The importance of evidence-based practice (EBPP) in psychology is the topic of many disputes. Numerous scientists insist that combining the theoretical evidence acquired in the result of researches conducted in diverse control groups with practical treatment interventions will help the psychologists and other professionals in the mental health sphere get better outcomes in curing their patients. This paper evaluates the research on the EBPP conducted by the APA Presidential Task Force on Evidence-Based Practice. Thus, the paper is aimed at summarizing the key points of the article, defining the strengths in the organization of the research, topics covered, and evidence provided, and determining the weaknesses and limitations of the study.
APA Presidential Task Force on Evidence-Based Practice (2006) defines evidence-based practice in psychology (EBPP) as “the integration of the best available research with clinical expertise in the context of patient characteristics, culture, and preferences” (p. 273). In other words, EBPP is the combination of theoretical and practical findings, aimed at achieving the highest results in the treatment of mental disorders. The EBPP has three main components: the best available research, clinical expertise, as well as patient characteristics, culture, and preferences. The best available research is the evidence acquired as the result of evaluation of different clinical problems, intervention strategies, and patient characteristics with the help of laboratory tests and other methods of data analysis in the field of psychology and other related spheres (APA Presidential Task Force on Evidence-Based Practice, 2006, p. 274). Thus, the APA Presidential Task Force (2006) evaluates multiple types of research evidence that can be used in psychology. Clinical expertise is regarded as the competence acquired by mental health professionals through education, different pieces of training, and the experience they gain. This competence can be referred to as clinical expertise when it results in effective practice (APA Presidential Task Force on Evidence-Based Practice, 2006, p. 275). In terms of clinical expertise, the authors of the article determine many components, such as clinical decision-making, interpersonal expertise, treatment implementation, and many others. Patient characteristics, culture, and preferences are an important component of EBPP. This component refers to evaluation of the patient’s beliefs, values, goals, worldviews, and preferences that will serve for helping the psychologist to choose that treatment option which is the most appropriate to this patient if to follow the clinician’s experience and available research (APA Presidential Task Force on Evidence-Based Practice, 2006, p. 278).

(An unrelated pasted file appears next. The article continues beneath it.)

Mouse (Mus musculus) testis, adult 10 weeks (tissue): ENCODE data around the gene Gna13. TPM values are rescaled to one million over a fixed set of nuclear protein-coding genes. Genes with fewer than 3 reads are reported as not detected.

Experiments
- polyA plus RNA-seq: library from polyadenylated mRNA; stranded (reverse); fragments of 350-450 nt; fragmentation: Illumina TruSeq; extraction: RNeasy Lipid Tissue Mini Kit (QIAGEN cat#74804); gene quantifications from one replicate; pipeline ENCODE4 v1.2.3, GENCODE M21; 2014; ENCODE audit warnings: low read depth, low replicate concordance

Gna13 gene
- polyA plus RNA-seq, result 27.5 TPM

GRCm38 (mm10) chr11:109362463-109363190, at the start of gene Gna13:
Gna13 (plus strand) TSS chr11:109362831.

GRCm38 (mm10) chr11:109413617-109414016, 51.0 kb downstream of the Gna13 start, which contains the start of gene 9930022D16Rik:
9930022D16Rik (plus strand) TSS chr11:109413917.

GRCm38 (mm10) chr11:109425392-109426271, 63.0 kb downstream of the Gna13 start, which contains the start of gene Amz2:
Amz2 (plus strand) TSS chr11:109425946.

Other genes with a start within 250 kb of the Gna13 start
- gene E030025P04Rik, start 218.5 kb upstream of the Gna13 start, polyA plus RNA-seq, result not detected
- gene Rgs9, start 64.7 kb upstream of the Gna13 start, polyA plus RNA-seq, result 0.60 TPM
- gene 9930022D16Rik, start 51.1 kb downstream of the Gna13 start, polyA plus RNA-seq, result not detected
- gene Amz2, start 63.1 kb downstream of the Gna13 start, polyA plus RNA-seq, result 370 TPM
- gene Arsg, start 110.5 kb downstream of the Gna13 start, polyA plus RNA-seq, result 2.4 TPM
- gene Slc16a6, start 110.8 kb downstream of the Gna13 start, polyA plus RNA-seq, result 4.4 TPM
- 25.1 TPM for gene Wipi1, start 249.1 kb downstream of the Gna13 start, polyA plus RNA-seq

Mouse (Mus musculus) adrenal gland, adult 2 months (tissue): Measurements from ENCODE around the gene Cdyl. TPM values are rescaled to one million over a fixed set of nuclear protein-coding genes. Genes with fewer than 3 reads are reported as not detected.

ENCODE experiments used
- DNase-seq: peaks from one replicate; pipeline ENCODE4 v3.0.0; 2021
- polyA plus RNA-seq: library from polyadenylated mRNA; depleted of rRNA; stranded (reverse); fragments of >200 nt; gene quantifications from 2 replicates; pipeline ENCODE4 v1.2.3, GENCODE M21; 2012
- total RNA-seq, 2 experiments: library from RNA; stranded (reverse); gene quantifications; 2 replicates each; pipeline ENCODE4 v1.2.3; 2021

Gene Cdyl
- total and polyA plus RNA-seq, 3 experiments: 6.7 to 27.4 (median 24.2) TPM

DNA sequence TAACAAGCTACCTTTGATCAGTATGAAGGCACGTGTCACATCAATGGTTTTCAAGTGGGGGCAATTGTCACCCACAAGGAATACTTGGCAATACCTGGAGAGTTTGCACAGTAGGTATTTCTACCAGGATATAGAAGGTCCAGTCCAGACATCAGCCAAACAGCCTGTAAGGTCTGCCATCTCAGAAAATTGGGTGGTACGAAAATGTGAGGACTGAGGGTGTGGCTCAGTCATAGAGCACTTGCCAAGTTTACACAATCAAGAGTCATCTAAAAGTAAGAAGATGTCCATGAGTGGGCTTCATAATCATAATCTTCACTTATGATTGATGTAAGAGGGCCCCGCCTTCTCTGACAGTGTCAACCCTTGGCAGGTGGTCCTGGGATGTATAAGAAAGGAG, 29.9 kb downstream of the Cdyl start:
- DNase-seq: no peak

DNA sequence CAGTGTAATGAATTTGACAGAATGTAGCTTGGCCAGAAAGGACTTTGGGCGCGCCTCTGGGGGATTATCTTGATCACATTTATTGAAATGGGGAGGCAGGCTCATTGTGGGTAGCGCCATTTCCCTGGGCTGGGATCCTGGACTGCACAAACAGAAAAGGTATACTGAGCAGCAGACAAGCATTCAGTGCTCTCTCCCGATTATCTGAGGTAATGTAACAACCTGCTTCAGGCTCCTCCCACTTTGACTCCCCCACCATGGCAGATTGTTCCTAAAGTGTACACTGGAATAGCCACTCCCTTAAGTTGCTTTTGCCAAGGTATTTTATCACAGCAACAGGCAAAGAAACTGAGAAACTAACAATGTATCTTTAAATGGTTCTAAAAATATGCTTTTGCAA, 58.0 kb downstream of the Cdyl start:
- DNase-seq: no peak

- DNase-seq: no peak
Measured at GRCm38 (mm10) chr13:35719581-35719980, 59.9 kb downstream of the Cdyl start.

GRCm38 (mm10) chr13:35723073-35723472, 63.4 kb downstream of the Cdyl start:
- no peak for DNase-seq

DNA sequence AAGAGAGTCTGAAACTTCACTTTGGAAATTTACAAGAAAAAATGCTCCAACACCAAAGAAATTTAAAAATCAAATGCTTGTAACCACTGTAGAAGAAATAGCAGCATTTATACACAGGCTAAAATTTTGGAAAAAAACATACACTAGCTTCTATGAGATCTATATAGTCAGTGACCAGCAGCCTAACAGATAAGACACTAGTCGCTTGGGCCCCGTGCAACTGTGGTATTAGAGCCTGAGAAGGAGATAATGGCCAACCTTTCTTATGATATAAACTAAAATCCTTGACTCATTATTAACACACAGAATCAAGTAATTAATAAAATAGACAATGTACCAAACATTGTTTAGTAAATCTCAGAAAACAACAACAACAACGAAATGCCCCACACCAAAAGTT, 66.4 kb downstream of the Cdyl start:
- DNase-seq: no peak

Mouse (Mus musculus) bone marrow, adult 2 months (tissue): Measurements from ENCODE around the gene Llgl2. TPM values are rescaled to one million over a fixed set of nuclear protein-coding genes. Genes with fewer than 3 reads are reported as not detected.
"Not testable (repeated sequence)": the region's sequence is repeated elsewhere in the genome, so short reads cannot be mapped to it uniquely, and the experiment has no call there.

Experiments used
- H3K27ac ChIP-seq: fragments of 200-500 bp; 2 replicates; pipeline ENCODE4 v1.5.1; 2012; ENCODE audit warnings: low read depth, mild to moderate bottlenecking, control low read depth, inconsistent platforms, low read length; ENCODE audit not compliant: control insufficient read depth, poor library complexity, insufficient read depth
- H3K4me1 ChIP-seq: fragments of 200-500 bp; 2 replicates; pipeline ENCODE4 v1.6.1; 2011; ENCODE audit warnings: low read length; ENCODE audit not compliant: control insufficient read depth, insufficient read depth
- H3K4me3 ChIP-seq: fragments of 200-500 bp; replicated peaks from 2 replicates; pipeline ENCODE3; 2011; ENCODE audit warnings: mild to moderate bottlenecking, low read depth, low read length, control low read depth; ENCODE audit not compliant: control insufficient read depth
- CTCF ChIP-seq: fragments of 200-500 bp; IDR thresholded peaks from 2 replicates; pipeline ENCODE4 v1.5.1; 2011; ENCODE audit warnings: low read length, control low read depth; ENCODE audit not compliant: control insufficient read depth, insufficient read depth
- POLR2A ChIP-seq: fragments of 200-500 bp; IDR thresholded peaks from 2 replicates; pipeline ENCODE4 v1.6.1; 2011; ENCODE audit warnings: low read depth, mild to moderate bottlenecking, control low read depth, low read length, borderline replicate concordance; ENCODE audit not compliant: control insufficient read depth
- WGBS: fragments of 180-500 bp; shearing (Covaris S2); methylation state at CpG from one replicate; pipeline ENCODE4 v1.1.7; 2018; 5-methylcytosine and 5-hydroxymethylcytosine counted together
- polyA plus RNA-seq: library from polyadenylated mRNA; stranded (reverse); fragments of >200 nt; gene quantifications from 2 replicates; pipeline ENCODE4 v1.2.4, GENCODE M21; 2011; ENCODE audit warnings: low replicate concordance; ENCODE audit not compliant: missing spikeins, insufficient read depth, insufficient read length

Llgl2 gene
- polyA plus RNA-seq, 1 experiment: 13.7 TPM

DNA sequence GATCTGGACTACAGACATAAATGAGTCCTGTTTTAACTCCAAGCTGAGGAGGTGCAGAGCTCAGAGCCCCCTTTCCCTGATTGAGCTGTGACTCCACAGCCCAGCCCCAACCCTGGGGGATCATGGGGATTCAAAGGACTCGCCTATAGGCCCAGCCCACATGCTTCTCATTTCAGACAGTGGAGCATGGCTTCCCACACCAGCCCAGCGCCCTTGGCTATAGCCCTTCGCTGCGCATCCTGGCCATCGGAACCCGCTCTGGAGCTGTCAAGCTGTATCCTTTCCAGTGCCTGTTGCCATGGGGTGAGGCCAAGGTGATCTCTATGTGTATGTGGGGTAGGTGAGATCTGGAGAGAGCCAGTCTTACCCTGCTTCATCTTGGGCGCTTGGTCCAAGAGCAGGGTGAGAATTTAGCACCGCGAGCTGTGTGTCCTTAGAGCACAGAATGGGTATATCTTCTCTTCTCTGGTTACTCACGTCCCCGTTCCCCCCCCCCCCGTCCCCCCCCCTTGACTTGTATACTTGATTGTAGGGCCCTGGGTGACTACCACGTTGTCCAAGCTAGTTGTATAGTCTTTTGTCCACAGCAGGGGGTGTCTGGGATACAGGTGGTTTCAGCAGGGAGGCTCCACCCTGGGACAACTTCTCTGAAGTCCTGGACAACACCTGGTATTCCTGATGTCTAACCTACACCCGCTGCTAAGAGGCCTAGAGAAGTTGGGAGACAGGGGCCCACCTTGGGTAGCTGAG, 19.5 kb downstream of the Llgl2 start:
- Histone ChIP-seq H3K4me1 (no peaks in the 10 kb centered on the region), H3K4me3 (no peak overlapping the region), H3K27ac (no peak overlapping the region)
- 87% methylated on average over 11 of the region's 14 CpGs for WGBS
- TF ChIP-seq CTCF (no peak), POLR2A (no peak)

The article has many strong points since it succeeds in covering the subject and describing its peculiarities. The first strength is that the article is written by a group of authors. Working together, they, probably, discussed all the dubious issues and provided their individual opinions on the aspects covered in the research. Moreover, for this very reason, the article was reviewed by more scientists than other articles usually are. Second, the authors briefly introduce the establishment of evidence-based practice in psychology. Comparing the effectiveness of psychological treatments to the pharmacological ones, APA Presidential Task Force (2006) states that at the time of those discussions, the evidence-based practice in psychology proved to be valuable since it compared the findings of the significance of both methods of treatment. The treatment prescribed to the patients on the basis of the evaluation of empirical data was labeled empirically validated/supported treatments (APA Presidential Task Force on Evidence-Based Practice, 2006, p. 272).
Another good point is making a conclusion at the end of the introduction to the topic. With the help of this technique, the authors generalize all the information they provided earlier and introduce the readers to the most important subject – evidence-based practice in psychology. Moreover, they indicate the major decisions of APA Presidential Task Force on the question of better treatment options – adherence to the integrative approach (connecting science and practice) (APA Presidential Task Force on Evidence-Based Practice, 2006, p. 272).